Address: Phallashvili Street
Opening hours: 07:00 am to 05:00 pm
Georgian food and in particular the local Imereti cuisine awaits you with freshness: lots of greens and herbs – directly from the garden or the local farmer’s market – but also an incredible amount of different cheese.
One of my favorites throughout this trip were dips called pkhali. They are mostly based on walnuts. Together with ingredients such as eggplant, beetroot or the smilax (a green herb) they make an excellent appetizer or side dish.
A Georgian meal can be cold and consist out homemade wheat bread, a bread called mtchadi made from corn, several different fresh greens and a bean paste called lobio.
Mtsvadi is meat on metal skewer and is considered one of the local classics. Alternatively, meat in a spicy herb sauce is also a favorite.
Khachapuri is a flat bread with some kind of cheese filling is a must try!
Khinkali and how to eat it: You will not be able to taste all together at once, simply because the dishes are very filling and the amount you get served is large. But reserve one meal at least for Khinkali.
These are steamed dumplings mostly filled with meat and broth. They reminded us a lot of Xiaolongbao in Shanghai, China.
Khinkali are eaten with your hands, however before eating them, at first the broth has to be carefully sucked out (beware, it is very hot and very easy to be spilled). The top part where the dough is pinched together is left behind and is used only for holding the khinkali.
Khinkali are usually not served in restaurants but in typical Khinkali-taverns. Together with Chacha (strong Georgian alcohol mostly made from grapes, similar to pomace brandy/grappa) it’s an experience you will not easily forget.
The Georgian cuisine is definitely one of the top reasons for me why one should travel to Georgia! And let’s not forget that the best meals are always homemade – homestays are your choice!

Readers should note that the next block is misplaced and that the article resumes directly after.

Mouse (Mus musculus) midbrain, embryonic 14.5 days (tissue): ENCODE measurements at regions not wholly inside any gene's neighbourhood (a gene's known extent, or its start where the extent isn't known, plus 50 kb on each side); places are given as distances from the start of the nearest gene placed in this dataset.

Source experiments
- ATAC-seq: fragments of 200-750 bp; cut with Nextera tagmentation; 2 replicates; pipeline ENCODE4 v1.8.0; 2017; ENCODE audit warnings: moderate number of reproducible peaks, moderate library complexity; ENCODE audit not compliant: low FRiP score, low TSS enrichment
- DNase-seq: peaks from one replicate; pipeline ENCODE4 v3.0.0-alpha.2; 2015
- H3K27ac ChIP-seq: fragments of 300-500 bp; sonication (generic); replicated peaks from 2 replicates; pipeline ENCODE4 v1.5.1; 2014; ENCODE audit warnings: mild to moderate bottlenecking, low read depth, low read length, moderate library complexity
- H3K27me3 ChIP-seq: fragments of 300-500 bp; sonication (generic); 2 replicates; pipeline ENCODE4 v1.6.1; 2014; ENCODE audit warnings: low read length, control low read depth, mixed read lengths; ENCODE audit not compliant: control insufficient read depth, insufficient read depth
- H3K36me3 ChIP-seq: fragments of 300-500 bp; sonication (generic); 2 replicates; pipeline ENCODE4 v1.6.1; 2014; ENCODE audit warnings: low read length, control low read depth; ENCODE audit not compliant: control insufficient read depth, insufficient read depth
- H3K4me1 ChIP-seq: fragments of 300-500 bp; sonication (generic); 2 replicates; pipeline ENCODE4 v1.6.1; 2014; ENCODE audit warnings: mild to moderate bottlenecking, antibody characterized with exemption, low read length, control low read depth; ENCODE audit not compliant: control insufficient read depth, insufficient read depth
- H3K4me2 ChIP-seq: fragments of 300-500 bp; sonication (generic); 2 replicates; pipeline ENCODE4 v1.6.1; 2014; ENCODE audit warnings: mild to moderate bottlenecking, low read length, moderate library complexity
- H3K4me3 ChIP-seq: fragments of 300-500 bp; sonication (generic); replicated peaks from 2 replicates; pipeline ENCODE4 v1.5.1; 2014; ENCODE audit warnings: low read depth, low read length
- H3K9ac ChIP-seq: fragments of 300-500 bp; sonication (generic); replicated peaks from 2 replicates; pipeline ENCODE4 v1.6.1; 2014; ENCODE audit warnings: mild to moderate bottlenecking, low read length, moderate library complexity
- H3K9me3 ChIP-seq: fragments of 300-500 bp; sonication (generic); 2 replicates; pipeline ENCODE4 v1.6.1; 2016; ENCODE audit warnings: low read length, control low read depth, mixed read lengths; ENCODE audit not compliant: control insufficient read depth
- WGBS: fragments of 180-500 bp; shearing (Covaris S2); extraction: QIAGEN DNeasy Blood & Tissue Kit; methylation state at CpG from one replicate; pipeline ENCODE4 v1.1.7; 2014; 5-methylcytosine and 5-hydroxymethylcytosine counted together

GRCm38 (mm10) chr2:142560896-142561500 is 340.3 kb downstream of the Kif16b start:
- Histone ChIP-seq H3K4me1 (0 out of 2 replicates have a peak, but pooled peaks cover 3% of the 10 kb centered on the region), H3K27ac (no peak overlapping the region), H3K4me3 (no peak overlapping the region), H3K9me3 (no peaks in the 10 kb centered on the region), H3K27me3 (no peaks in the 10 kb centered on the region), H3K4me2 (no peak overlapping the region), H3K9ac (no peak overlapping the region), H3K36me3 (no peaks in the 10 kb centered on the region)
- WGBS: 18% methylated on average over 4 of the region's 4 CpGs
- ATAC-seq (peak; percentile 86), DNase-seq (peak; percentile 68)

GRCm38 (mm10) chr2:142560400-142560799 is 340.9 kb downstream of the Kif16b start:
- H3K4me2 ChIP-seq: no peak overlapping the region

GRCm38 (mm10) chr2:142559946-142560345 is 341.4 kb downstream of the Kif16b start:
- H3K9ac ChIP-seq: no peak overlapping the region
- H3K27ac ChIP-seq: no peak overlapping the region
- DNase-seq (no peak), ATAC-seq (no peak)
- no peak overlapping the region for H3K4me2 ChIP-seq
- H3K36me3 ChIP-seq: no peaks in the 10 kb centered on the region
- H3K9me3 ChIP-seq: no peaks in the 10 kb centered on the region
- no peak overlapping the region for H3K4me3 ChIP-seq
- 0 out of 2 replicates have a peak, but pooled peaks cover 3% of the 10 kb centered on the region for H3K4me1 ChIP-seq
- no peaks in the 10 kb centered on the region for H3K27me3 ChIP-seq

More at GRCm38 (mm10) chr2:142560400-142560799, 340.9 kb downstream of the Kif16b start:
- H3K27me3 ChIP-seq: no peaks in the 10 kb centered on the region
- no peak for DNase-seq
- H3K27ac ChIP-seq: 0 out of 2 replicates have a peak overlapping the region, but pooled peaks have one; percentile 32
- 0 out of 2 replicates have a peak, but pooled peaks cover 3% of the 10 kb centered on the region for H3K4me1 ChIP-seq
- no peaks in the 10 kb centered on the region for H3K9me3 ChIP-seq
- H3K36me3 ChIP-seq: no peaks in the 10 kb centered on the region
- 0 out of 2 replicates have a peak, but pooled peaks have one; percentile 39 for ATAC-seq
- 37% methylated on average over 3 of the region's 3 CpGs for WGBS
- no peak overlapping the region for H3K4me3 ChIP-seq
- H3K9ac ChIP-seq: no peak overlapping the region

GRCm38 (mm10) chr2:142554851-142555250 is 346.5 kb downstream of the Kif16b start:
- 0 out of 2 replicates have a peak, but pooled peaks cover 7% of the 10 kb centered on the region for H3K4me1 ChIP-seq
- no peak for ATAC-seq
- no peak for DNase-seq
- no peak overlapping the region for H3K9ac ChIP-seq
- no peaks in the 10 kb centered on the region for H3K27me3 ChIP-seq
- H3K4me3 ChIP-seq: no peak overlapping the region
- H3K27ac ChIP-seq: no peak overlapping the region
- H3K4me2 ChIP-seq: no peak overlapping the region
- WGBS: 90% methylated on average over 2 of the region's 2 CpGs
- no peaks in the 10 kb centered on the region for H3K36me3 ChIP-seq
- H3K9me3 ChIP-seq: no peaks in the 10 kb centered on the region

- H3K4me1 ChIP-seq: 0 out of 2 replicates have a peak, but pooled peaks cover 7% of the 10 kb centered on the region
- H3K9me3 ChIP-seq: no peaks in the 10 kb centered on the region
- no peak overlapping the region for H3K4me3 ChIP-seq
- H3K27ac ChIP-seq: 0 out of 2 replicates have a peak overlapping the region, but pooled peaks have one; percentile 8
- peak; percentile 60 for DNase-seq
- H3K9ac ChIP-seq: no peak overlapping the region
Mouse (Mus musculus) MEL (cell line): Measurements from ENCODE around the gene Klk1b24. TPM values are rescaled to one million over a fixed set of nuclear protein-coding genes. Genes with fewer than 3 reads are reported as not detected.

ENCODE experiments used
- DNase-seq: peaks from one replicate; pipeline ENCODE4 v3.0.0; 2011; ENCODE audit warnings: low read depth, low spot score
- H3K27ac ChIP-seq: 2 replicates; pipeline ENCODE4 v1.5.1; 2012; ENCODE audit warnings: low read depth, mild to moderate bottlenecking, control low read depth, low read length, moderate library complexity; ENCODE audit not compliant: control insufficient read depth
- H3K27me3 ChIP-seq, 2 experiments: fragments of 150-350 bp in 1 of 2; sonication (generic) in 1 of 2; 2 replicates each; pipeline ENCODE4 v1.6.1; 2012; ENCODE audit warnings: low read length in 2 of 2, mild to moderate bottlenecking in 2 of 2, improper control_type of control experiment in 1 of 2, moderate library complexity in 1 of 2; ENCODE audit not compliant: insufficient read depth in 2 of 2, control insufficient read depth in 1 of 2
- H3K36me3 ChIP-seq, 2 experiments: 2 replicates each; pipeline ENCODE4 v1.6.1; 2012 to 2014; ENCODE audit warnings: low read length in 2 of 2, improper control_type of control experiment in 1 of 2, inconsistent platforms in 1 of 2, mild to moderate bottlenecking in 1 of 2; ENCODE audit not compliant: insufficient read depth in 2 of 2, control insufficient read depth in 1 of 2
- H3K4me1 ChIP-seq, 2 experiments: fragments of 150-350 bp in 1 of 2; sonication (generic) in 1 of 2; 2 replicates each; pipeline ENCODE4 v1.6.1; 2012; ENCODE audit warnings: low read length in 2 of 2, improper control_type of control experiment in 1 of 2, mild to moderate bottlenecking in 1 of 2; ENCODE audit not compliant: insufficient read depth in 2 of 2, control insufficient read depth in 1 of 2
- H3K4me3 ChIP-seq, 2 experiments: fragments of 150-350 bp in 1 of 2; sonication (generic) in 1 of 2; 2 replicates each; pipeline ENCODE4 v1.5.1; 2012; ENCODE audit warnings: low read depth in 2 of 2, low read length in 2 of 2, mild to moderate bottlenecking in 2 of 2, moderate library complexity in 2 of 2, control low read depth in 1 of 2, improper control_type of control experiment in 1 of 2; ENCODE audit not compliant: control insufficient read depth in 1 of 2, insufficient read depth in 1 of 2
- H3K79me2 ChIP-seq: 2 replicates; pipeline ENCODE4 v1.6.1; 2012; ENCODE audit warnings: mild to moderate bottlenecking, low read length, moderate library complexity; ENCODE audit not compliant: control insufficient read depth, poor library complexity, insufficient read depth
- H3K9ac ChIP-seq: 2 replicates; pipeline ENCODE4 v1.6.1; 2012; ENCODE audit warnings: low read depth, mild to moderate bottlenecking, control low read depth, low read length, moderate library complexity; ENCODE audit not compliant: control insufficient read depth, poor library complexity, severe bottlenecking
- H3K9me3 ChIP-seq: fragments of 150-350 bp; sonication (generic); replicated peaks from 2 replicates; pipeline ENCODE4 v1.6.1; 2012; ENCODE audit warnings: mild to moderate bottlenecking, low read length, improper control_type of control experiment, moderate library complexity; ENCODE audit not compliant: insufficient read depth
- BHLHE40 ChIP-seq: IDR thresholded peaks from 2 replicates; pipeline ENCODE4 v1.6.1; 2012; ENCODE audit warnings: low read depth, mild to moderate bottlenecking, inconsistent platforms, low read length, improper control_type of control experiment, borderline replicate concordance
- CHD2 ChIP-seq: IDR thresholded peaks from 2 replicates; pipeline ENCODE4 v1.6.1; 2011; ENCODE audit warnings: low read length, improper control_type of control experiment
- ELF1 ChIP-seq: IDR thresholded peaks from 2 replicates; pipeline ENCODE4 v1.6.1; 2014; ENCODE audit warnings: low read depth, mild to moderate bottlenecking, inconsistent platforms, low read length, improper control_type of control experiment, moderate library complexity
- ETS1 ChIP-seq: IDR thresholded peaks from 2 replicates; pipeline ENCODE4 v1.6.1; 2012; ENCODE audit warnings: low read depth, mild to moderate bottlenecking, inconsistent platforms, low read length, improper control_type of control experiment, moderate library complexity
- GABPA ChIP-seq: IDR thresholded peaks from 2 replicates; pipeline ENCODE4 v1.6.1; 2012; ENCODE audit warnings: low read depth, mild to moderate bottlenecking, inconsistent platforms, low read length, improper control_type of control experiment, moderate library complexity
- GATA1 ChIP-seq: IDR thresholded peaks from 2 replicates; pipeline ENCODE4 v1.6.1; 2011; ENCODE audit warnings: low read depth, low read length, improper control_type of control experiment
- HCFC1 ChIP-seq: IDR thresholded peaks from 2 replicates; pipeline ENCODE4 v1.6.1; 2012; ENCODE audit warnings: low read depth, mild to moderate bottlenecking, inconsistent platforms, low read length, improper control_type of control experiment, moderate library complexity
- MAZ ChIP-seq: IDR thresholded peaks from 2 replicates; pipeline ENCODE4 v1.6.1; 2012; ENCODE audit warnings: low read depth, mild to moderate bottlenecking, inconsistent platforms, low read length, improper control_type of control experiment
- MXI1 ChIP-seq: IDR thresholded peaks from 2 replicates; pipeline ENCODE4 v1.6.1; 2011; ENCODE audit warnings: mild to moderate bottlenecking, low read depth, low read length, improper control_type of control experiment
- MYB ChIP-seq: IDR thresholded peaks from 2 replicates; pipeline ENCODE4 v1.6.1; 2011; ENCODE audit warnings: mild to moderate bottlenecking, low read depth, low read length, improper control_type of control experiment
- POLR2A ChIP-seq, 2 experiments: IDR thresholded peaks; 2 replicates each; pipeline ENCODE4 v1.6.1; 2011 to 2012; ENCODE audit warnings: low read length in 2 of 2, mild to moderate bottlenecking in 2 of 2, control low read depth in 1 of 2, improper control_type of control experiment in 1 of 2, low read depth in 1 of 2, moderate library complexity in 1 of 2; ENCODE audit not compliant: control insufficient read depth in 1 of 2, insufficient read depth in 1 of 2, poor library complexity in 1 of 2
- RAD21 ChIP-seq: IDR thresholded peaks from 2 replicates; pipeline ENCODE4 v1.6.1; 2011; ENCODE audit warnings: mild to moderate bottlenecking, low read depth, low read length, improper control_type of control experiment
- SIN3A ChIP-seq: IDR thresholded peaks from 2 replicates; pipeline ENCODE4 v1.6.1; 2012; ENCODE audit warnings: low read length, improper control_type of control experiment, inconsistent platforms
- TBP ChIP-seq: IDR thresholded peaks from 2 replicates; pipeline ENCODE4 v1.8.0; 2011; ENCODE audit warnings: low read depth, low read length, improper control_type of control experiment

Address: Tsisperi Kantselebi Street
A restaurant serving traditional Imereti and European food as well as bar.
Address: Pushkini Street II
Address: Rustaveli Street, 9B.
Address: 23, Bagrati Street
Address: 10 Ioseb Grishashvili
Last but not least, Georgia is a budget destination for a European pocket which adds to its attractivity. As far as we can consider you will find wonderful accomodations for a reasonable price.
To give you a scale a set of 12 Khinkali with chacha will cost you about 15 Georgian Lari (about 5 Euro).
- a bottle of local beer is about 3-4 Georgian Lari (about 1 Euro)
- a 3 course menu in a mid-rangerestaurant for 2 persons costs about 60 Georgian Lari (roughly 20 Euro)
- a box of eggs is about 3.50 Lari (about 1 Euro)
If you have more than 48h to spend in the region – and I would also love to come back to Kutaisi with more time – I would definitely like to get to know more of the countryside, spend some time at a homestay, maybe take some cooking classes (I understand that some home stays also offer so called “cooking master classes”) or travel into the mountains and do some hiking maybe even a multiple day hiking tour.